Headquarters Army of Northern Virginia,

May 7, 1863

His Excellency Jefferson Davis,

President of the Confederate States:


Mr. President: I hardly think it necessary to state to Your Excellency that unless we can increase the cavalry attached to this army we shall constantly be subject to aggressive expeditions of the enemy similar to those experienced in the last ten days. Their cavalry force is very large, and no doubt organized for the very purpose to which it has recently been applied. Every expedition will augment their boldness and increase their means of doing us harm, as they will become better acquainted with the country and more familiar with its roads.

General Longstreet informs me that there are only five regiments of cavalry south of James River within his department, and he thinks four regiments at least are necessary there. He has, therefore, only ordered up one regiment to General Stuart. I fear the three regiments ordered from Western Virginia will be a long time reaching here, nor can we expect those from Georgia and Alabama, if ordered, to arrive before July.

You can see, then, how difficult it will be to keep up our railroad communications and prevent the inroads of the enemy’s cavalry. If I could get two good divisions of cavalry, I should feel as if we ought to resist the three of the enemy. I beg Your Excellency will consider this matter, and see if it is not possible to augment our cavalry arm to the extent proposed as speedily as practicable. The disparity between our infantry force and that of the enemy is too large to reasonably expect success. The strength of the enemy seems to be greater than I had estimated, as, from various sources, it is stated they crossed the Rappahannock with 120,000 men. Our effective strength with which we marched out to meet him, according to the last returns, did not reach 40,000. If these estimates are correct, you will see that the force opposed to us was three to our one. This disparity of numbers is corroborated by the extent of our loss, which is always in proportion to the inequality of forces engaged. I fear that our loss in killed and wounded will approximate 10,000 men in the different engagements.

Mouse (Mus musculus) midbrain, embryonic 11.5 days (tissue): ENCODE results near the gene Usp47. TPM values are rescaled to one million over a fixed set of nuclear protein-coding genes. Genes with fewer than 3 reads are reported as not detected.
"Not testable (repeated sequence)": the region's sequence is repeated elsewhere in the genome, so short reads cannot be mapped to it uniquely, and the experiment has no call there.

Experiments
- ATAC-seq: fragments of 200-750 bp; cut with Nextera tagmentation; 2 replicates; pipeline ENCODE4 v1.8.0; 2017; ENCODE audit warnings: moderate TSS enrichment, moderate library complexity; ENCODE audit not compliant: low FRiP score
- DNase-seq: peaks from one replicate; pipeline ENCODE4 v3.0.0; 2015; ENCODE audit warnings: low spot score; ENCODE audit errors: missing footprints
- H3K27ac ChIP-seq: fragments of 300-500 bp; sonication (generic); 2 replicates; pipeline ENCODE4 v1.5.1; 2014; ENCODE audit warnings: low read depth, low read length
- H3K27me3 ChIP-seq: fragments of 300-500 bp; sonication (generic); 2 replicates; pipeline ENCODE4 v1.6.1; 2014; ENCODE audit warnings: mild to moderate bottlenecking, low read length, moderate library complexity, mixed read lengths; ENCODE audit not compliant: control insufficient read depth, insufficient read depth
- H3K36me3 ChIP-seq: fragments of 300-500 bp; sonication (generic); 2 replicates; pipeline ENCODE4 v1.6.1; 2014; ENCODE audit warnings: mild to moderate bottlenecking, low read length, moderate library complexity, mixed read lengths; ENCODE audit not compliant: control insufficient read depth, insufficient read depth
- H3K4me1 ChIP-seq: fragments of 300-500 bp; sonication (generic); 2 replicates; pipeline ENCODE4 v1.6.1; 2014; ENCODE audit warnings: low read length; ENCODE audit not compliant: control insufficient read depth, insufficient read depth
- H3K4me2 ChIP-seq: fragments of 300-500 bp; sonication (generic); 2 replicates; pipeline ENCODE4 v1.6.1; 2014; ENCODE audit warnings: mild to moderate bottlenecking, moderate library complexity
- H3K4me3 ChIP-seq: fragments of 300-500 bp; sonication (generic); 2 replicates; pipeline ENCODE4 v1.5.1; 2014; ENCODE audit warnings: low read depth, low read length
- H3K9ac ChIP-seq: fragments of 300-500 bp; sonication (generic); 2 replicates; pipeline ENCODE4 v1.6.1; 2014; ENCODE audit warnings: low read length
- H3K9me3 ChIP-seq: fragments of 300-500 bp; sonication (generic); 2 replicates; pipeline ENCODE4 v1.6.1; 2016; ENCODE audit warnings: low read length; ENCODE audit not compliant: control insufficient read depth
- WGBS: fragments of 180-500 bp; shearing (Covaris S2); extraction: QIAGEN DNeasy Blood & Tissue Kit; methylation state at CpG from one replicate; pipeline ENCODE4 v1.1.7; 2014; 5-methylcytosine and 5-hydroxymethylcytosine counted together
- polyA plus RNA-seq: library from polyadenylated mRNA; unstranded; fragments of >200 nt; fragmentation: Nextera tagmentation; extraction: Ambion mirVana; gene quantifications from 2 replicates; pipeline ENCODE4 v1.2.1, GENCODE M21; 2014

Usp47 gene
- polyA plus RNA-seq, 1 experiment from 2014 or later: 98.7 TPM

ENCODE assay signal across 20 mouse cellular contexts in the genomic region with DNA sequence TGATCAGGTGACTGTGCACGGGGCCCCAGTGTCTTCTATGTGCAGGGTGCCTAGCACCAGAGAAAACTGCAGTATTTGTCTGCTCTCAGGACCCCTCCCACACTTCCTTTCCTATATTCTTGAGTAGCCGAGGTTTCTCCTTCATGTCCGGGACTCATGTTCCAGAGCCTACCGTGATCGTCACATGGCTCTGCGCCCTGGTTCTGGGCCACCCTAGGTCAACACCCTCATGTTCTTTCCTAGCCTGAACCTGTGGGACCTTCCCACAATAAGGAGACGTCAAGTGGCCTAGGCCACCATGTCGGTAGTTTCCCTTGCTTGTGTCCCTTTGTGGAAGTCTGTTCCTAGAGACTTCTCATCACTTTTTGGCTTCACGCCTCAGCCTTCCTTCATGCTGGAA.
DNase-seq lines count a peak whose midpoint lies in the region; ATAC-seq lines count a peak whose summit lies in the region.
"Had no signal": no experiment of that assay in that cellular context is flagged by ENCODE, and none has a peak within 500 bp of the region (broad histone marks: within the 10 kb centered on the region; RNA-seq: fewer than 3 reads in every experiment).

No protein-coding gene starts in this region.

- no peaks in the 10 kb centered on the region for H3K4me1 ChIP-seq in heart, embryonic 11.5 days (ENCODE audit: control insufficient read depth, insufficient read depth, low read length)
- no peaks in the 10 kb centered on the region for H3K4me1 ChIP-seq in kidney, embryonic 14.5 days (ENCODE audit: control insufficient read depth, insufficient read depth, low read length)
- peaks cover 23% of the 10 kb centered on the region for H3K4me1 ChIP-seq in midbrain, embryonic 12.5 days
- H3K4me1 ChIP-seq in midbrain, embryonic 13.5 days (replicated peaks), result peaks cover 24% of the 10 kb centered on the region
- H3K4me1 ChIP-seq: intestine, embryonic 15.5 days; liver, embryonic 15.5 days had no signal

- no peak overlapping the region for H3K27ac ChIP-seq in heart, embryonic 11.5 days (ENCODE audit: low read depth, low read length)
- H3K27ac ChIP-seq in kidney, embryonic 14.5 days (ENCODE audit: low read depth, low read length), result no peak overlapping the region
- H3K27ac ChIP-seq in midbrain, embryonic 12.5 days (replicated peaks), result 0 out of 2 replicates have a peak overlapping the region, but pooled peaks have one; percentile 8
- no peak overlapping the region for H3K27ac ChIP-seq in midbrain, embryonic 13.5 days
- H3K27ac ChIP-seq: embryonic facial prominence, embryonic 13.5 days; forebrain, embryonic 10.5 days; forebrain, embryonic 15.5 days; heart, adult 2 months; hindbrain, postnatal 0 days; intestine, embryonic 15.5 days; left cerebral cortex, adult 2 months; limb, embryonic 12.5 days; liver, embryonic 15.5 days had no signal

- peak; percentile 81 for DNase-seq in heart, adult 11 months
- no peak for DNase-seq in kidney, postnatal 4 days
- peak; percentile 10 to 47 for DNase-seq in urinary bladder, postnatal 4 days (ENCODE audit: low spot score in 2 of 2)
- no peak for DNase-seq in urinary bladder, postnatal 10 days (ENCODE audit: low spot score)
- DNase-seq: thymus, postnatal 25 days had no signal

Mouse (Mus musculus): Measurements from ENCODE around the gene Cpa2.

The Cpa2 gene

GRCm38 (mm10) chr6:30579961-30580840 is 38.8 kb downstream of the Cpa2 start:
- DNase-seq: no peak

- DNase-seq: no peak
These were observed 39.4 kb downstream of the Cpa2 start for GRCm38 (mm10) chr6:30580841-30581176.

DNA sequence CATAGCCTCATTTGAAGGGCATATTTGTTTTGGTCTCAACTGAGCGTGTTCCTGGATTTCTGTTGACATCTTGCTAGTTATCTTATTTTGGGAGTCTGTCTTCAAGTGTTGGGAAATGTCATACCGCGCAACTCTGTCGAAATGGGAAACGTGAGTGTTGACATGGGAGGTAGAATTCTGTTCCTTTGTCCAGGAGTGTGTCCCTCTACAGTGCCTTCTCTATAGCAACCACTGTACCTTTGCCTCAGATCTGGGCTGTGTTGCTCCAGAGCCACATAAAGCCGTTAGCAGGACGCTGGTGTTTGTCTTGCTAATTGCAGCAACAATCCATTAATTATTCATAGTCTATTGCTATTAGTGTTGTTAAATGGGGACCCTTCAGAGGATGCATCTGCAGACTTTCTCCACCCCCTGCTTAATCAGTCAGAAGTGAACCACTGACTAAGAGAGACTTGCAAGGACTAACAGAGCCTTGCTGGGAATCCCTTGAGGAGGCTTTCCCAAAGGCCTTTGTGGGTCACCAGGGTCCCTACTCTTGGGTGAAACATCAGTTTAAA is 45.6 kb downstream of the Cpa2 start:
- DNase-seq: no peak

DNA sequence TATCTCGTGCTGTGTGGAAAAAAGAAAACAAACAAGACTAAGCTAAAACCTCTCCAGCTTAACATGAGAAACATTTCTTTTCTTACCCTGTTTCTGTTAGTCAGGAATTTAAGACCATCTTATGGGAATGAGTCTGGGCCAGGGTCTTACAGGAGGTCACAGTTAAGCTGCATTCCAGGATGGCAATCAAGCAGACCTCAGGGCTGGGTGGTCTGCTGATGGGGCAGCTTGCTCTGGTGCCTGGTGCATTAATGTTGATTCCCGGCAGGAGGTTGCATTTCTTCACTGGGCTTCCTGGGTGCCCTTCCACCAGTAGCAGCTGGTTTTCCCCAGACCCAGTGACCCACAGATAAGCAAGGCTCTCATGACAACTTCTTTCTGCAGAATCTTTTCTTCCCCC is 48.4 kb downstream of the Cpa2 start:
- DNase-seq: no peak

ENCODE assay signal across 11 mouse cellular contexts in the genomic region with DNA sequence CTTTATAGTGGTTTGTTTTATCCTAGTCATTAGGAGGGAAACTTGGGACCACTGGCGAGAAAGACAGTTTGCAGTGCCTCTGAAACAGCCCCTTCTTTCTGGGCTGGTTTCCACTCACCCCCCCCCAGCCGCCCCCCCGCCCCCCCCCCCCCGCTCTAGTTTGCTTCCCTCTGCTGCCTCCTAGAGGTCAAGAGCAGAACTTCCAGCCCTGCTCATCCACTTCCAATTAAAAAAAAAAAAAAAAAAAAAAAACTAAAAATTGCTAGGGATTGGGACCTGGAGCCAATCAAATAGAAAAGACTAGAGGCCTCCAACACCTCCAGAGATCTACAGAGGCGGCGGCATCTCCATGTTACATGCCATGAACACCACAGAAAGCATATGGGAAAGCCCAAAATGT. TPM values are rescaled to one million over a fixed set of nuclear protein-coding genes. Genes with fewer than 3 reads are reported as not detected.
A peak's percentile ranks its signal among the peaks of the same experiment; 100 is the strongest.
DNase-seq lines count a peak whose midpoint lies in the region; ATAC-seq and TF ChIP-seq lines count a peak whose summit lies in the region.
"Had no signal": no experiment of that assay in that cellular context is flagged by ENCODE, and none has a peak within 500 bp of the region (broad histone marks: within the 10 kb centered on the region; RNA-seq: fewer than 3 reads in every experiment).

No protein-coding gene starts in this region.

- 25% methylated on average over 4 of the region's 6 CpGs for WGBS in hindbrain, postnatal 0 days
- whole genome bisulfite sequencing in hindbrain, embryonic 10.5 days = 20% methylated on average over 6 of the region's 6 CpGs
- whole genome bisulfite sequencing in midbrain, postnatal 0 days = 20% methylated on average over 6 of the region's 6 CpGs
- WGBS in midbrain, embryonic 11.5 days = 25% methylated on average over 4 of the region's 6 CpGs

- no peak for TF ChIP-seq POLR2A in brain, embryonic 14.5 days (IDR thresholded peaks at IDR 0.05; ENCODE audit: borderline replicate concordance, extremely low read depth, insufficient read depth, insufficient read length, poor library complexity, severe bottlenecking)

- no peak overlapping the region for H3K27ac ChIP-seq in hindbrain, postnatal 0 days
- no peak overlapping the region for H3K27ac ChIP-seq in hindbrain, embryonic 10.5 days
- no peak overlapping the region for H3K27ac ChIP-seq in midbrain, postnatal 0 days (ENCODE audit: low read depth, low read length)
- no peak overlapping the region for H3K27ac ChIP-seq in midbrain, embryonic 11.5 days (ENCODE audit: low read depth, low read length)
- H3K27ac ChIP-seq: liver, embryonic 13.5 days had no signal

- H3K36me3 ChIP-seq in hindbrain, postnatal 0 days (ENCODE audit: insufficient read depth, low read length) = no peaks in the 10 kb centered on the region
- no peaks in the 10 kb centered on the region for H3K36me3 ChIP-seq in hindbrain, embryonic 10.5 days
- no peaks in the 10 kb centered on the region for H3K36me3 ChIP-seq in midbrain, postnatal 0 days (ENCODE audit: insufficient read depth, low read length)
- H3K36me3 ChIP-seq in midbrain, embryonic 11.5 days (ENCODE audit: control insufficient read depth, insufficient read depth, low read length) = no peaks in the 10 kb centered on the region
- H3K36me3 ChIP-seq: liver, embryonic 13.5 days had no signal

I bring these facts to Your Excellency’s notice now that you may take such means as in your judgment seem beat to increase the strength of the army. This can be done, in my opinion, by bringing troops from the departments of South Carolina, Georgia, and Florida. No more can be needed there this summer than enough to maintain the water batteries. Nor do I think that more will be required at Wilmington than are sufficient for this purpose. If they are kept in their present positions in these departments, they will perish of disease. I know there will be difficulties raised to their withdrawal. But it will be better to order General Beauregard in with all the forces which can be spared, and to put him in command here, than to keep them there inactive and this army inefficient from paucity of numbers.

There are many things about which, I would like to consult Your Excellency, and I should be delighted, if your health and convenience suited, if you could visit the army. I could get you a comfortable room in the vicinity of my headquarters, and I know you would be content with out camp fare. Should this, however, be inconvenient, I will endeavor to go to Richmond, though I feel my presence here now is essential.

Hoping that your health is entirely restored, and that you will be attended with every success and happiness,

I am, with great esteem, your obedient servant,

R E Lee



Source: The War of the Rebellion, Series 1, Vol 25, Part 2, pp. 782-783


Transcribed by Colin Woodward, 2017 May 9